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Young caregivers put life on hold
Terrell Termidor, 13, has to help care for his paralyzed brother, Emanuel, while their single mother works a full-time job.
October 9th, 2012
09:00 AM ET

Young caregivers put life on hold

By Jacque Wilson, CNN

(CNN) - Kim Shifren came home from school one day to find her world turned upside down. Her mom had suffered a massive heart attack; doctors said she would need weeks to recover.

In a matter of minutes, the 14-year-old went from child to child caregiver.

Shifren spent the next month bathing, dressing and feeding her mom before school. When she got home, she cleaned the house and made dinner. Her dad helped when he could, but he worked long hours to support the family.

Two years later, Shifren had to do it all again when her mom had another heart attack. And then again when a third heart attack hit two years after that.

In between, Shifren tried to be a normal teen. But the time she spent living in fear of losing her mom had a lasting impact.

"I felt that getting married and having kids just wouldn't be right, because I was so sure I would have early heart disease like my mom," said Shifren, now an associate professor of psychology at Towson University. "I didn't want to put a husband and children through that experience."

It's difficult to say how many child caregivers there are in the United States. The only national survey on the topic, a 2005 report by the National Alliance for Caregiving (PDF), estimated that there were at least 1.3 million between the ages of 8 and 18 - most caring for a parent or grandparent, some looking after a sibling.

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Filed under: Age • How we live • Who we are
June 12th, 2012
01:28 PM ET

Robin Roberts found a match, but others likely won't be as lucky

By Jacque Wilson, CNN

CNN) - Robin Roberts' battle against myelodysplastic syndrome, or MDS, is just beginning. The "Good Morning America" anchor will undergo chemotherapy before having a bone marrow transplant later this year.

"Bone marrow donors are scarce and particularly for African-American women," Roberts wrote Monday. "I am very fortunate to have a sister who is an excellent match, and this greatly improves my chances for a cure."

More than 10,000 people in the United States are diagnosed with blood-related disorders every year, according to the National Marrow Donor Program. Often the best treatment is a bone marrow transplant. During the procedure, a donor's stem cells are directly transfused into the sick patient's bloodstream. The patient's new cells multiply over time to create healthy bone marrow.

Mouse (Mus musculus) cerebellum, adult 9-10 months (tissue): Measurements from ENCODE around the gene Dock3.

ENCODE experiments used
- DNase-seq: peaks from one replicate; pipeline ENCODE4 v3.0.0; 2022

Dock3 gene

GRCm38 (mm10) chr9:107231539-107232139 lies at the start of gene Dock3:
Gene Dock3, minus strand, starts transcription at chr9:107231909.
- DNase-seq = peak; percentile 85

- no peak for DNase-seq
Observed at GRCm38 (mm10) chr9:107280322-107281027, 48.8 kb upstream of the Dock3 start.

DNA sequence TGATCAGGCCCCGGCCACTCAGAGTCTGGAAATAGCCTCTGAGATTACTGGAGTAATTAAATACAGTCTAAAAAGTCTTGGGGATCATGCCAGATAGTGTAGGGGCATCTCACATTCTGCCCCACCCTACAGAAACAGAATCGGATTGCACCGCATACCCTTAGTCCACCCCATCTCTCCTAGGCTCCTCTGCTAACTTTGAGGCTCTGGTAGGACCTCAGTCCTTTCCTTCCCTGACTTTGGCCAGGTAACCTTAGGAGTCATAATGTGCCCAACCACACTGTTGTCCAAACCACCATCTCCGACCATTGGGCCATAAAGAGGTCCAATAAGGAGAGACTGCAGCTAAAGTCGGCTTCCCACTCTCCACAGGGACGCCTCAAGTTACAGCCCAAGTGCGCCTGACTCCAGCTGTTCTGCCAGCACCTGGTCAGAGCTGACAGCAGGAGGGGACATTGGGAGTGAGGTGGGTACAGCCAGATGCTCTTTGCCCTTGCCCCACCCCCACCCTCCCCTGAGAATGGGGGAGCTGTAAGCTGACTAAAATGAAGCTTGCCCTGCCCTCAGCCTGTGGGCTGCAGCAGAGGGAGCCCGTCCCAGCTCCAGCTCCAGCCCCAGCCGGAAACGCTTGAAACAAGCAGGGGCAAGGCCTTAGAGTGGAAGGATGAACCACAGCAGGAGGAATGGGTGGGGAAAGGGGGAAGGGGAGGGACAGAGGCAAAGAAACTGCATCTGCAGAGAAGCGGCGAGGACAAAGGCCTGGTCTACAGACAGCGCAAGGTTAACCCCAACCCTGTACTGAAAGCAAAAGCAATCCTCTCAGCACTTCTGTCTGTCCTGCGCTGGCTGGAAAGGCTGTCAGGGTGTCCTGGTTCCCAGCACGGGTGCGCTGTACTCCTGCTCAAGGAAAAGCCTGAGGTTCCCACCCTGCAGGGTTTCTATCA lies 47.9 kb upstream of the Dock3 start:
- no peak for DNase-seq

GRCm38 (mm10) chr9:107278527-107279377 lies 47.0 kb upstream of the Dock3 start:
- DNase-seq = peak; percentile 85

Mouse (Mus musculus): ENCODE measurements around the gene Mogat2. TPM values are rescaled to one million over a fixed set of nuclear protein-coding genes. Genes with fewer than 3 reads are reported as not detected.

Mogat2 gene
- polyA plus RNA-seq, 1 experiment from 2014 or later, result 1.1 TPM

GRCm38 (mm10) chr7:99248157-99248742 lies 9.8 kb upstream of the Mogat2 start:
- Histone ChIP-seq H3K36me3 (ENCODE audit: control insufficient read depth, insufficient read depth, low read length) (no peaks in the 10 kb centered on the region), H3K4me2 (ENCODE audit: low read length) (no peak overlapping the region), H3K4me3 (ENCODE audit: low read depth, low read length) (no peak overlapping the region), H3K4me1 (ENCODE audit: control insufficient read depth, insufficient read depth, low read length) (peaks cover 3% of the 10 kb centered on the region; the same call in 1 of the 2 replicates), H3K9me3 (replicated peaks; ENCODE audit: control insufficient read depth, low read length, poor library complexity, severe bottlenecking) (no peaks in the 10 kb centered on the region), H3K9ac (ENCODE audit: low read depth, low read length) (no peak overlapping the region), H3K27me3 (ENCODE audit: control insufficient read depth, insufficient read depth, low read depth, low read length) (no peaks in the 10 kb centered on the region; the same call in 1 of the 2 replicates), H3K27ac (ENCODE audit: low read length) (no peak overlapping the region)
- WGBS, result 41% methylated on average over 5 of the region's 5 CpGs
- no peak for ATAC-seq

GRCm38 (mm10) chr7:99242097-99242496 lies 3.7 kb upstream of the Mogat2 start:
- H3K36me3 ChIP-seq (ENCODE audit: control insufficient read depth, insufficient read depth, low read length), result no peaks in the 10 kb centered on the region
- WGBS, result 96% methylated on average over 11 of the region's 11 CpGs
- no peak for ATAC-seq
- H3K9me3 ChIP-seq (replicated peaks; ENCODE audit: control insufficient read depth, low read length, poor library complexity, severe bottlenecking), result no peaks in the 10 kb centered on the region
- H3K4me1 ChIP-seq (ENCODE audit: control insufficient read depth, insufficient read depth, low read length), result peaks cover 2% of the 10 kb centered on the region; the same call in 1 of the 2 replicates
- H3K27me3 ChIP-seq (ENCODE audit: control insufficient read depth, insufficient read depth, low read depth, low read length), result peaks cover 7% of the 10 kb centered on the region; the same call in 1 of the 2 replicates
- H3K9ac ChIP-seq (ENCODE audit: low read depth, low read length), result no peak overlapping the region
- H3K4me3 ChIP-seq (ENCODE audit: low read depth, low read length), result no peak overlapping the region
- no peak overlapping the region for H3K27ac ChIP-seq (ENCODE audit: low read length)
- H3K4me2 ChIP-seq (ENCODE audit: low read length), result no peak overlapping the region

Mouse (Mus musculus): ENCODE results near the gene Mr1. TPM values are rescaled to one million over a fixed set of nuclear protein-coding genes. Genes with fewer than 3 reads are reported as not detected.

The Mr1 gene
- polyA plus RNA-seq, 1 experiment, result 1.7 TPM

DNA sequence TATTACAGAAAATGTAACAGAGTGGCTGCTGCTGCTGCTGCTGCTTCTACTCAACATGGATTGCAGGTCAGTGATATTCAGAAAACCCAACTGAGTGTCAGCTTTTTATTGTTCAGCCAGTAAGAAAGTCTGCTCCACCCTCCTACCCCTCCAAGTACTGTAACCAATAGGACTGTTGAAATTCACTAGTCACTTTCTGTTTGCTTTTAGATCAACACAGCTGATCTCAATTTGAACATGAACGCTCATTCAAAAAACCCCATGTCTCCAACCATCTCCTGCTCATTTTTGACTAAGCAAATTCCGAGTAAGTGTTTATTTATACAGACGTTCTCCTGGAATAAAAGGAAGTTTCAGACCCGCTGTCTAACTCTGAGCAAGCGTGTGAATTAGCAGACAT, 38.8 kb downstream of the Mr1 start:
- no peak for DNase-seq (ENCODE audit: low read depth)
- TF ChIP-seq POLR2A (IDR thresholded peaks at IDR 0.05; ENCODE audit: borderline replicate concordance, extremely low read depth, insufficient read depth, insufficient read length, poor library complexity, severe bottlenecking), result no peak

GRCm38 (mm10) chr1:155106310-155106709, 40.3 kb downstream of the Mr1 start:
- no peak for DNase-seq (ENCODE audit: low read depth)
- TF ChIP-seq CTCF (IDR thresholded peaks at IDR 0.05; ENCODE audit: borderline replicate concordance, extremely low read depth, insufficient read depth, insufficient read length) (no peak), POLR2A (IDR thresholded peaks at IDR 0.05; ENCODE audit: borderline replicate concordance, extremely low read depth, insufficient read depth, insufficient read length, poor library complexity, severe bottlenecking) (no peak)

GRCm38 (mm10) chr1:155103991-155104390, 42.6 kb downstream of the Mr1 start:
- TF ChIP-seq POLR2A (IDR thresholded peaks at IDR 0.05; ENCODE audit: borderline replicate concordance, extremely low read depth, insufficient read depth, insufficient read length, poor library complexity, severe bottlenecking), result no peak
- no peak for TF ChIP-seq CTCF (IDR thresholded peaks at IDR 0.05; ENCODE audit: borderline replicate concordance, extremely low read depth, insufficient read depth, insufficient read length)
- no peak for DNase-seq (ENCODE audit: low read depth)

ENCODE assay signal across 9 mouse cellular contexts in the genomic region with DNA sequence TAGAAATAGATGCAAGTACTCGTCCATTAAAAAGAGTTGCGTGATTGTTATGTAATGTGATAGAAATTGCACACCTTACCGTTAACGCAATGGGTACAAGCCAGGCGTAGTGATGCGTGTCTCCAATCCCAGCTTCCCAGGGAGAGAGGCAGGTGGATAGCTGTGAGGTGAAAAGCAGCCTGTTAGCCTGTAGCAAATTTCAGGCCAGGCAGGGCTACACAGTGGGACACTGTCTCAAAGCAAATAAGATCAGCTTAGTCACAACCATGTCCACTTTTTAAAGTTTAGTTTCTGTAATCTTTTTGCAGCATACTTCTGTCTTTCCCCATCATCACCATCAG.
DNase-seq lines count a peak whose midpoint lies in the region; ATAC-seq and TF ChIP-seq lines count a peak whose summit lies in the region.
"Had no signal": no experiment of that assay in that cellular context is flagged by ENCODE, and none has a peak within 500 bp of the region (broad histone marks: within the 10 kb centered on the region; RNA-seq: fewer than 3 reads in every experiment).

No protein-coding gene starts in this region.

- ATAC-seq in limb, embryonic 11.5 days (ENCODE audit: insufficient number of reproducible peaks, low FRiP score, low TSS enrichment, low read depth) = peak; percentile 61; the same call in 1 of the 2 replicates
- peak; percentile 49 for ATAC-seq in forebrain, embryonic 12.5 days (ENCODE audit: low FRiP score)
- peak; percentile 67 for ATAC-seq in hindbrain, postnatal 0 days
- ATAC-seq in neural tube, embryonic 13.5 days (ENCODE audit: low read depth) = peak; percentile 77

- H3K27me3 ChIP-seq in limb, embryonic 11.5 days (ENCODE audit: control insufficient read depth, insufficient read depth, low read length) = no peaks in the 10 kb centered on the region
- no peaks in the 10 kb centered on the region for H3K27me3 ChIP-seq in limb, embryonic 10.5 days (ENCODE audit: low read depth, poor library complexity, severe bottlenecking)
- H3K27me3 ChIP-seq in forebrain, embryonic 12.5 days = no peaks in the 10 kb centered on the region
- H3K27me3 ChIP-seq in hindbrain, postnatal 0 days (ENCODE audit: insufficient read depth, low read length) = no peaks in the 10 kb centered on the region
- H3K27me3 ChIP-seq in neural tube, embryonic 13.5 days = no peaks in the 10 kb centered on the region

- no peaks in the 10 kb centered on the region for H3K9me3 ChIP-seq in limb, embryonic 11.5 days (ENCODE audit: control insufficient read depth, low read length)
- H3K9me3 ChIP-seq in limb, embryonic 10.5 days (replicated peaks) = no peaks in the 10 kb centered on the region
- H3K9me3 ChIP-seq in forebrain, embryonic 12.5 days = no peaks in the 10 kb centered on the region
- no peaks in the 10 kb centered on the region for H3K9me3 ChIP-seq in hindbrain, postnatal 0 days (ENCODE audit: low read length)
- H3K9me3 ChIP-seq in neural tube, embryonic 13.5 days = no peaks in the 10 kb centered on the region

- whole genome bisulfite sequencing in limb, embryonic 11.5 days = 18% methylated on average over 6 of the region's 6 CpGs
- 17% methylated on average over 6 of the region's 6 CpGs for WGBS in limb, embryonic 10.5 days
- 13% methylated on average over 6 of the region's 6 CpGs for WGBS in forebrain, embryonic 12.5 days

Unfortunately, the chance of finding a match on the national registry is as low as 66% for African-Americans and other minorities, compared with 93% for Caucasians.

Read the full story

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Filed under: Black in America • Health • How we look
More cohabitating couples having children
A recent study said one-fourth of women aged 15 to 44 between 2006 and 2010 had a baby before their first marriage.
April 12th, 2012
05:23 PM ET

More cohabitating couples having children

By Jacque Wilson, CNN

(CNN) - After publishing a report Tuesday on the record low teen birth rate, the National Center for Health Statistics is releasing more numbers on babies in America.

Gladys Martinez and her colleagues at the NCHS have written a report on the fertility of men and women aged 15 to 44 in the U.S. based on numbers from the National Survey of Family Growth that was taken between 2006 and 2010. The survey collected data from more than 22,000 face-to-face interviews.

A few interesting tidbits emerged from the report. The NCHS survey found that a greater proportion of births to unmarried couples are happening in households with cohabitating partners than in years past.

Read the full post on CNN's The Chart blog 

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Filed under: Family • Relationships • Who we are • Women